Meanwhile, researchers may be narrowing in on the location of the mysterious Planet Nine.Using data from the Cassini spacecraft, a pair of astronomers has worked out the possibility of several orbits for the mystery world.Their results suggest the ninth planet is lurking near the constellation of Cetus, somewhere in relatively small area of the sky.
Researchers inferred Planet Nine’s presence from the peculiar clustering of six previously known objects that orbit beyond Neptune. They say there’s only a 0.007 per cent chance, or about one in 15,000, that the clustering could be a coincidence.
Instead, they say, a planet with the mass of 10 Earths has shepherded the six objects into their strange elliptical orbits, tilted out of the plane of the solar system.
The unknown world, dubbed ‘Planet Nine’ or ‘Planet X,’ is thought to be 10 times more massive than Earth and the furthest planet from the sun.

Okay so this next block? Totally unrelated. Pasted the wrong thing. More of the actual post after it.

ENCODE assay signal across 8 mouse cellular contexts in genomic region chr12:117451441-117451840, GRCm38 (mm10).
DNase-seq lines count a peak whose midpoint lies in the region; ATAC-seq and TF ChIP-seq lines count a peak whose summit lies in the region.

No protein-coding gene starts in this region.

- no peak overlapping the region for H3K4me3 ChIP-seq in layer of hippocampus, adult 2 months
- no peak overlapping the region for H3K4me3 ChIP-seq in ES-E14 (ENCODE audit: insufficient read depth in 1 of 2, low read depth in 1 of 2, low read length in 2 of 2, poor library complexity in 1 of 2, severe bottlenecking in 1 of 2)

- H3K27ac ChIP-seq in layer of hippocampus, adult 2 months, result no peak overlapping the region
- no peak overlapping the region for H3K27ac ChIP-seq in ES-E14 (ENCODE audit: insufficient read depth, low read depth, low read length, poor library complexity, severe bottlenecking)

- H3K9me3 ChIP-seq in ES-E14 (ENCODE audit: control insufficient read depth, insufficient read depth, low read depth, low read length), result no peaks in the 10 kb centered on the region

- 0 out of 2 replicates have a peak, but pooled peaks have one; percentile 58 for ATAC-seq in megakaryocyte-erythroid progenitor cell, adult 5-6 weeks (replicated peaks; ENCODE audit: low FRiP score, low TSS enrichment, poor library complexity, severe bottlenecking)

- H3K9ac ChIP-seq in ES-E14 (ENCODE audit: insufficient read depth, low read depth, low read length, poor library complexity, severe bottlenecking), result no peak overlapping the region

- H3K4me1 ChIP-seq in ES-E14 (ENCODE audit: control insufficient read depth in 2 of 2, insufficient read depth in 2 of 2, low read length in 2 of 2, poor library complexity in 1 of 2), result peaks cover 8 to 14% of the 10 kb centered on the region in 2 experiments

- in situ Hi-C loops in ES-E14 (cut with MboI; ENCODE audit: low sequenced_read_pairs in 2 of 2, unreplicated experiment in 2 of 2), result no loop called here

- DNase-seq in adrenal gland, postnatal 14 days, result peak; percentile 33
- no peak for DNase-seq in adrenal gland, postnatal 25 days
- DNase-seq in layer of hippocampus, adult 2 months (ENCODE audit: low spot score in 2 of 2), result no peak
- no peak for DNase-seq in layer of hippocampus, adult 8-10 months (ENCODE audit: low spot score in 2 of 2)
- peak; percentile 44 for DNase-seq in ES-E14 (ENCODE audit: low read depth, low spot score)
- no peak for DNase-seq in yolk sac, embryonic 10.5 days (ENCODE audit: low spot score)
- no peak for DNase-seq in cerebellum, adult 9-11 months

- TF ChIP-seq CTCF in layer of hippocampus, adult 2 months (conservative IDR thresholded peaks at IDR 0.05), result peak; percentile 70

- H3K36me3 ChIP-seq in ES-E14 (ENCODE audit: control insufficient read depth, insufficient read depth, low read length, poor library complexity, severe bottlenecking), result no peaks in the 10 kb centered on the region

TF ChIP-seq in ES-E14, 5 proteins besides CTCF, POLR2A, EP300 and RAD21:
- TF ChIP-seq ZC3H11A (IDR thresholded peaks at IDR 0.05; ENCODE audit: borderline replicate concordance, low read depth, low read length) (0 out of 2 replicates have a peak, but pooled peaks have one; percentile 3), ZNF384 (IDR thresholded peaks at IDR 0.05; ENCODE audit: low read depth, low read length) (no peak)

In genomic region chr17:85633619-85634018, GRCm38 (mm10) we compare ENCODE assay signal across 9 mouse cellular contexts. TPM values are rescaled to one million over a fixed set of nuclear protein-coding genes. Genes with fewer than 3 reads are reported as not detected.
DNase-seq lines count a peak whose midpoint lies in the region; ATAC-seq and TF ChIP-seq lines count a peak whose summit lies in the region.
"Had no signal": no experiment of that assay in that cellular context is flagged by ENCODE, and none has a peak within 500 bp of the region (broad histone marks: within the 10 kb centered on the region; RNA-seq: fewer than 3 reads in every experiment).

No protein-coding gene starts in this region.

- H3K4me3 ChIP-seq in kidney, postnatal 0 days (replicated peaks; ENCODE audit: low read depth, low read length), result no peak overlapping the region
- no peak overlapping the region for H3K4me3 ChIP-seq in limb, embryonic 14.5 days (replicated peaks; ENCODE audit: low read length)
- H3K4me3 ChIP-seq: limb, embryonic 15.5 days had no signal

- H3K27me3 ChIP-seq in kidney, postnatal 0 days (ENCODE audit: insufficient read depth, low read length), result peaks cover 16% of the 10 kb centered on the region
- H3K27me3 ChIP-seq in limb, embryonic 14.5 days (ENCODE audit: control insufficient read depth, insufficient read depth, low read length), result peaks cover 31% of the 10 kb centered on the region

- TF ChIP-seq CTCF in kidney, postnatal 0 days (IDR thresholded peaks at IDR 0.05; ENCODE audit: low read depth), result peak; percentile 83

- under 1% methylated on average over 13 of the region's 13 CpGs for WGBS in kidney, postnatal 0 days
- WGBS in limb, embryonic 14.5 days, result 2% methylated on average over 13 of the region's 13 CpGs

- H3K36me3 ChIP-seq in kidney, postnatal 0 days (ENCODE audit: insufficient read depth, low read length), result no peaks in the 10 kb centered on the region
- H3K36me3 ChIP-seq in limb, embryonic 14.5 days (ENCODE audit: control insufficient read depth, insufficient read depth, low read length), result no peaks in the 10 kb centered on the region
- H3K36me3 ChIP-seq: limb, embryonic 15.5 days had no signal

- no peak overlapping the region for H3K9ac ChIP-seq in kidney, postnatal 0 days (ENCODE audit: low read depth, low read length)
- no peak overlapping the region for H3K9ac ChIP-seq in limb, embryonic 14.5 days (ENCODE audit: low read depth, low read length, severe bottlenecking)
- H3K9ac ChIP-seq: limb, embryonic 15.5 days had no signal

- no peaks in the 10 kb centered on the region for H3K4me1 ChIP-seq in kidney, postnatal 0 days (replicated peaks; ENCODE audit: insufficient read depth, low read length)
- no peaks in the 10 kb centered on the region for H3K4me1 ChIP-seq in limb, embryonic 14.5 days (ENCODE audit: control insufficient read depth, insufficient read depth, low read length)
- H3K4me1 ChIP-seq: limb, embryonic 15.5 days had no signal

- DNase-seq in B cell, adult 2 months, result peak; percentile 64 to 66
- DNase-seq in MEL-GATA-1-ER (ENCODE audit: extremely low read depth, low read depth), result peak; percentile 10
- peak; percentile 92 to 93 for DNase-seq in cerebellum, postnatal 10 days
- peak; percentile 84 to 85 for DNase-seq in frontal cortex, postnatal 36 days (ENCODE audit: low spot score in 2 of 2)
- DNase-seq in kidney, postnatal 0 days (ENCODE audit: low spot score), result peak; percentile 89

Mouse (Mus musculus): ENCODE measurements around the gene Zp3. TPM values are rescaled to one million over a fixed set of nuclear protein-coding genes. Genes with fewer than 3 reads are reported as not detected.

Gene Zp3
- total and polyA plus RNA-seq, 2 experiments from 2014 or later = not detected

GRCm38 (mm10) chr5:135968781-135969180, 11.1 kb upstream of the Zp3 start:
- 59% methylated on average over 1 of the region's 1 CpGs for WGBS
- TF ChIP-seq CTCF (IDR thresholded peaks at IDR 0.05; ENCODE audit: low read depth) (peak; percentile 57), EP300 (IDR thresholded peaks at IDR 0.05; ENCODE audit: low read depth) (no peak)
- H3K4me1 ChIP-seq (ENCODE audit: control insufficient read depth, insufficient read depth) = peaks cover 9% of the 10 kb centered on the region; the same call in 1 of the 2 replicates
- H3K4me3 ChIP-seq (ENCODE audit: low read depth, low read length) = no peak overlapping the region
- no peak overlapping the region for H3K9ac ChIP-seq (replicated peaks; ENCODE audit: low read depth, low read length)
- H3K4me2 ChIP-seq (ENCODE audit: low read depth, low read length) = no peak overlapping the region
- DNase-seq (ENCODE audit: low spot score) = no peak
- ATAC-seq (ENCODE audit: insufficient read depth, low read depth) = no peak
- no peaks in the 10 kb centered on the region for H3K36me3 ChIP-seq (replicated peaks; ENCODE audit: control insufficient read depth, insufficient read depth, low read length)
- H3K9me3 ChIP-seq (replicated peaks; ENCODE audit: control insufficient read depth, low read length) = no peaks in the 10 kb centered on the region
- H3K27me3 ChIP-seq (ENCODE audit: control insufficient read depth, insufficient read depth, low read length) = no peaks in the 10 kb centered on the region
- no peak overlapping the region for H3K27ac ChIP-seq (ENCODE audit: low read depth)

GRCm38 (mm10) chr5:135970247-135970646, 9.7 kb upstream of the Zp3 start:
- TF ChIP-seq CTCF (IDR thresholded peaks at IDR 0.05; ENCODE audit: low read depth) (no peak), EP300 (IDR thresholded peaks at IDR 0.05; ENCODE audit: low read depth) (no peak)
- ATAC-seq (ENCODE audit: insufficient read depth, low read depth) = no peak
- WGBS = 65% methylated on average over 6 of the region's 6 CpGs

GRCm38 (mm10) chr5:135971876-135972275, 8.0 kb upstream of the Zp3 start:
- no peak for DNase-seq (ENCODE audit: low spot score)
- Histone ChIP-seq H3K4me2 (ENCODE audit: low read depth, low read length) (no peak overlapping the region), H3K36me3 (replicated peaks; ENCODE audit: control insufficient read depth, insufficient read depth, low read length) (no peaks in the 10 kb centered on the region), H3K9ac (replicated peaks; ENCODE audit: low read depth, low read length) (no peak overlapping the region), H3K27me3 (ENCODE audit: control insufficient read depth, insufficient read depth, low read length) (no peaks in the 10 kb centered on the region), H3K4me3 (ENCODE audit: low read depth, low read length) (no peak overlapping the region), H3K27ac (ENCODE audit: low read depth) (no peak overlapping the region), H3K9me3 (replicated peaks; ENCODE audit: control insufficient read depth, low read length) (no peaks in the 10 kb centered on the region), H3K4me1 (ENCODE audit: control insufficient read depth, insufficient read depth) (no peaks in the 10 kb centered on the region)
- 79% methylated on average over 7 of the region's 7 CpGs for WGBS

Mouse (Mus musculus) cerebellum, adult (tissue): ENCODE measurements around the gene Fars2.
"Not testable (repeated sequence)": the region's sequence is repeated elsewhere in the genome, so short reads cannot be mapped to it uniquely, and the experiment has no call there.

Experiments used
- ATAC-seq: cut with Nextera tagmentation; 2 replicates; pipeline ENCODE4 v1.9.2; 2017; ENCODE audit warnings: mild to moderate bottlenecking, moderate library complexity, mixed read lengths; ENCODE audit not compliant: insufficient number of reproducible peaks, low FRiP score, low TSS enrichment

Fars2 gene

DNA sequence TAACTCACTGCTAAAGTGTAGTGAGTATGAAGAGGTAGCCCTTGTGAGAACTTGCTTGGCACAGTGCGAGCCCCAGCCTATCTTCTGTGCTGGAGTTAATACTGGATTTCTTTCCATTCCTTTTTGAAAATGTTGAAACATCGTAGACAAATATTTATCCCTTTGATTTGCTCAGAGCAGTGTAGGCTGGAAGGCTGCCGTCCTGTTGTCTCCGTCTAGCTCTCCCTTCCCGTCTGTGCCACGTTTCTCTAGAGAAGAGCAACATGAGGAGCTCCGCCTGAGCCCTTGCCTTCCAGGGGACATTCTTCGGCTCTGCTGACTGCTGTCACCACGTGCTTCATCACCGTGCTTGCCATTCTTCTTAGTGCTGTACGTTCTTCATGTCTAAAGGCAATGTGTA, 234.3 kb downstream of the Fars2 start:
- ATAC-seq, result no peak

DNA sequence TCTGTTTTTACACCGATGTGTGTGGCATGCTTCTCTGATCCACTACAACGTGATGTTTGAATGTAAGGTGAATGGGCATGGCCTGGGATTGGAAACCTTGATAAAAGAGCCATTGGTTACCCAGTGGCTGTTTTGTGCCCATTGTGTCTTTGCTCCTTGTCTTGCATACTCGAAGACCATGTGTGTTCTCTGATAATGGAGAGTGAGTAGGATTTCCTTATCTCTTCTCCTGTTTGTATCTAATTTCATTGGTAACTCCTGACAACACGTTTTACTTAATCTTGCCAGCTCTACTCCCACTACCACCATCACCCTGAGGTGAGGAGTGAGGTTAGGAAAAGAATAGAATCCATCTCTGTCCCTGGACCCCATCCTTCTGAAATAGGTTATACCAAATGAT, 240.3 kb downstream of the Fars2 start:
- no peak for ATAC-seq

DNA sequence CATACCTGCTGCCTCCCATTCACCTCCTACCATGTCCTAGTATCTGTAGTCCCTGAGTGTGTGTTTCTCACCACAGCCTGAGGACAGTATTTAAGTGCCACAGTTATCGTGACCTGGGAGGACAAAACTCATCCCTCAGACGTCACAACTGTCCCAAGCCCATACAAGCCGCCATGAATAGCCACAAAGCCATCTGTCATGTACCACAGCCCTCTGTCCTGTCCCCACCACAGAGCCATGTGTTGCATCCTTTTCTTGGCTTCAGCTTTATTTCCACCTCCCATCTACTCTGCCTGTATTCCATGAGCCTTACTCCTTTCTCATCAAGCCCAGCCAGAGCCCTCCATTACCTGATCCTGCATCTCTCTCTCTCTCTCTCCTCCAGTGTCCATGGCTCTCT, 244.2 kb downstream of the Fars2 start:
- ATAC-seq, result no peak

But, since its existence was first proposed, United States National Aeronautic Space Agency (NASA) has warned that claims of a new planet lurking in our solar system are premature.
In a paper published this month, Matthew Holman and Matthew Payne describe the new method that could accelerate the search for Planet Nine.
The researchers are analysing data from the Cassini spacecraft in a way that considers multiple orbits as opposed to just one, Payne explained to New Scientist.
Through this analysis, the team has been able to tighten predictions for the position, distance, and mass for a possible distant planet at the edge of our solar system.
The research pins the location of Planet Nine to two ‘stripes,’ which were then overlapped with the favoured orbit of Konstantin Batygin and Mike Brown, two Caltech planetary scientists who proposed the existence of the ninth planet earlier this year.Astronomers have so far focused their search for alien life on planets that are similar to our own.
But extra-terrestrial beings could be residing on worlds that look like giant eyeballs instead, according to one researcher.These planets have one side permanently gazing at their host red dwarf star because they are ‘tidally locked’ in the same way that moon is to Earth.